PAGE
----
FDA "digging into" data suggesting Abbott coronavirus test inaccuracies, but still recommends use, commissioner says

The Food and Drug Administration is "digging into" data that says a popular coronavirus test may give inaccurate results, Commissioner Stephen Hahn said. However, Hahn said the agency recommends that the Abbott Laboratory test, which is used to test President Donald Trump and White House staffers, still be available for use. 

The FDA issued an emergency authorization in March for the Abbott ID NOW point-of-care test, which delivers results in minutes. The FDA published a warning about it on Thursday after an NYU Langone Health study, which has not been peer-reviewed, found that it might return false negatives — meaning it might say a person doesn't have the virus when they actually do.

"What we're saying is that there are some data to suggest that there may be inaccuracies, false negatives, with the Abbott test. However, there are many users who have contacted us and have not had this problem, so FDA is digging into it, and we're working with Abbott to actually look at what data are available to get the most up to date and accurate information about the test performance," Hahn said on "CBS This Morning" Friday. "That being said, the test is on the market. We continue to recommend its use or to have it available for use."

Hahn also noted that point-of-care tests in general "would have a lower sensitivity than a test that's based in the laboratory."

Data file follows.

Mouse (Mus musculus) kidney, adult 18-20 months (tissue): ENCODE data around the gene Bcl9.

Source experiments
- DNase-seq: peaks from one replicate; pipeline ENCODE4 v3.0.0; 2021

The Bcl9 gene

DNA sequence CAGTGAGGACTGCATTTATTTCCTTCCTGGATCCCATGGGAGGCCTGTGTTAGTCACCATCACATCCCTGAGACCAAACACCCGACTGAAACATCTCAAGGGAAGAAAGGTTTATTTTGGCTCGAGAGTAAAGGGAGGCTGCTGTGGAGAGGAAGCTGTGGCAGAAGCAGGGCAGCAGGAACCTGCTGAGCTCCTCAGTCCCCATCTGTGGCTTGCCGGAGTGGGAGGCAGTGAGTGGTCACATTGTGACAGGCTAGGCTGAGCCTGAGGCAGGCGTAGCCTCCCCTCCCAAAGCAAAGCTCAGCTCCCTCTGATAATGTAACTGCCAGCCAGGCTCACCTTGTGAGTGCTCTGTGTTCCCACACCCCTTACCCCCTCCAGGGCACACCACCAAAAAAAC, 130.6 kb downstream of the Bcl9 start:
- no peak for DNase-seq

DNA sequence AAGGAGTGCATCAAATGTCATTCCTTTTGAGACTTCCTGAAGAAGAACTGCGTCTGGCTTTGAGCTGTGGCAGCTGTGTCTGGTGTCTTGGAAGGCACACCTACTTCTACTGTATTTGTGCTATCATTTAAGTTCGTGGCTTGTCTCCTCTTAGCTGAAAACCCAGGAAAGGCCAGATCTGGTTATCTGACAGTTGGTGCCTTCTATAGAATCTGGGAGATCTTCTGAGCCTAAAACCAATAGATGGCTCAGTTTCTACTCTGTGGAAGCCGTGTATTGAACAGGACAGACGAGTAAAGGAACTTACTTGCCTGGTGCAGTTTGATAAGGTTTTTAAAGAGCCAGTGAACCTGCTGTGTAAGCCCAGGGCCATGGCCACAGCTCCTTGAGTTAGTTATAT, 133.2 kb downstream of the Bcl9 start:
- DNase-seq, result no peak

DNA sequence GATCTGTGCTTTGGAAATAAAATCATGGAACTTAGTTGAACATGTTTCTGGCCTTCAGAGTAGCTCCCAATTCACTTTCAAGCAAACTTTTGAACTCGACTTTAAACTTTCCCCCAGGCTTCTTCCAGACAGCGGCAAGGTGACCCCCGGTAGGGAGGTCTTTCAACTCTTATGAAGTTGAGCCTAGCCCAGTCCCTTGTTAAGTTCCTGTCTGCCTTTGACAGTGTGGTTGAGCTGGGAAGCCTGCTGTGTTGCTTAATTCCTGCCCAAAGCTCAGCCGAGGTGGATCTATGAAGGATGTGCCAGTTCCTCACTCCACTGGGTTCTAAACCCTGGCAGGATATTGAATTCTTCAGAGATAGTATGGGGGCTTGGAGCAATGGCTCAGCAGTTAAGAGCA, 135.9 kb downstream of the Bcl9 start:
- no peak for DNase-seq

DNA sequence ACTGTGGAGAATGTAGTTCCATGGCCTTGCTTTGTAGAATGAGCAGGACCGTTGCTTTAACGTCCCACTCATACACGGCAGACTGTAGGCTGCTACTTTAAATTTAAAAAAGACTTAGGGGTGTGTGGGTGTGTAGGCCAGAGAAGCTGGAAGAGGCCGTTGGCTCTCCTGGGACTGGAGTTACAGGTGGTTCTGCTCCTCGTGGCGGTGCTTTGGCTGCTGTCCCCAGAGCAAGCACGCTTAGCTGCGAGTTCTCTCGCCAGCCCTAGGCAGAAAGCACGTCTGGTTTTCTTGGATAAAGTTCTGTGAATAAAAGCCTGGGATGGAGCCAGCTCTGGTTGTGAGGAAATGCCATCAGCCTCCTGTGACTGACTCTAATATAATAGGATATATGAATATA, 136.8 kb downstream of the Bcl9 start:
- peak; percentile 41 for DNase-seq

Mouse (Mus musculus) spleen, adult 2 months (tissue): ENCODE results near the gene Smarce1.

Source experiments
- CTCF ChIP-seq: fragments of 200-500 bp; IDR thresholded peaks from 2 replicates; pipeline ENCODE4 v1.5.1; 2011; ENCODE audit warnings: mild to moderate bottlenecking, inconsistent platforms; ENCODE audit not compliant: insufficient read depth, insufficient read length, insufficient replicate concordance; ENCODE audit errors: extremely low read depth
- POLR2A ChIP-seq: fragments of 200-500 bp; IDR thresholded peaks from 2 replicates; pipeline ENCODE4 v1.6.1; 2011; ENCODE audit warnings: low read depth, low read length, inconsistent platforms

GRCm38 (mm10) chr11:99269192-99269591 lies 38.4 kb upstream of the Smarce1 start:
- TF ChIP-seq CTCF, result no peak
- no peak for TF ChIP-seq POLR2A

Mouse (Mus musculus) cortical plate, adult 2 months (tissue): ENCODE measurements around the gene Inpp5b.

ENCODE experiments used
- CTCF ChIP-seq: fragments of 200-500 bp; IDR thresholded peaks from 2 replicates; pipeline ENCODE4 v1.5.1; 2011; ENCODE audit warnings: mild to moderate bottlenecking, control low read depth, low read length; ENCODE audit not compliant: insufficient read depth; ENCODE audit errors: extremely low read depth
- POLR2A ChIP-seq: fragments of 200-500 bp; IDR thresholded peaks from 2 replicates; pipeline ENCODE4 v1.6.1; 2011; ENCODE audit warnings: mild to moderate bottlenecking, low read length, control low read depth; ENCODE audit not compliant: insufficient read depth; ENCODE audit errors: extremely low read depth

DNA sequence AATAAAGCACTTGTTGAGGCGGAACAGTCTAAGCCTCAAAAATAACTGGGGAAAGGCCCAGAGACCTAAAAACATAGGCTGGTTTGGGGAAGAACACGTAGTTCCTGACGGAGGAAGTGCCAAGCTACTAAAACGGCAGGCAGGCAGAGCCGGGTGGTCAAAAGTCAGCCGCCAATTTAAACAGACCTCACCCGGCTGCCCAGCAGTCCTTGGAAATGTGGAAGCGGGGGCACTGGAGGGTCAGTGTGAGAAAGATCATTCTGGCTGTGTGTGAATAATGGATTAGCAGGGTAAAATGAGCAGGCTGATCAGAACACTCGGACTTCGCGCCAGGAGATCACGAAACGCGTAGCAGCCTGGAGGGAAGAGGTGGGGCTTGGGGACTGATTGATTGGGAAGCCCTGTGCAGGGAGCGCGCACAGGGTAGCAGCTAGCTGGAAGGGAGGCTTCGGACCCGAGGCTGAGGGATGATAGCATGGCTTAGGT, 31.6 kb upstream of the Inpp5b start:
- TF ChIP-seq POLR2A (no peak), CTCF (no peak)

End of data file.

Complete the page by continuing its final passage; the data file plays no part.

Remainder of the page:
"We've known that for years," he said, but added that the data the FDA used to grant the emergency use authorization for the Abbott test "were very robust."

The purpose of the new FDA warning was to make sure providers have the information about what the test does. 

"So for example, if a person you suspect — a doctor suspects a person has the disease, it might be worth, if the test is negative, getting a second confirmatory test. That's what our guidance is about," he said. 

Hahn said the FDA is providing guidance to the White House about the test, but said it is up to them if they choose to keep using it. Mr. Trump has praised the test as "ultra-fast" and "very accurate."

Abbott said while some studies have shown the "sensitivity performance percentages," or true positive rates, of the test to be in the 80s, others have shown it at or above 90%, and one showed it as high as 94%.

"We're seeing studies being conducted to understand the role of ID NOW in ways that it was not designed to be used. In particular, the NYU study results are not consistent with other studies," the statement said. "While we understand no test is perfect, test outcomes depend on a number of factors including patient selection, specimen type, collection, handling, storage, transport and conformity to the way the test was designed to be run. ID NOW is intended to be used near the patient with a direct swab test method."

The company also said it will clarify its guidelines and continue "to optimize" the test.

Hahn also was asked about the testing capacity in the United States. 

"We continue to work with close to 300 test developers. We have not taken our foot off the pedal with respect to this," he said. "We recognize the need to get more tests on the market, and we're working with developers to do that."

He said there are a number of factors contributing to delays in more tests, including the need for data before authorizing a test and an "unprecedented demand for the tests."

Hahn would not say if putting the onus on states to run testing and contact tracing was the best approach, but said, "there are unique circumstances in the states."

"The governors understand what best happens in the states, and we will provide them as much support as we possibly can to make the absolute best public health decisions," he said.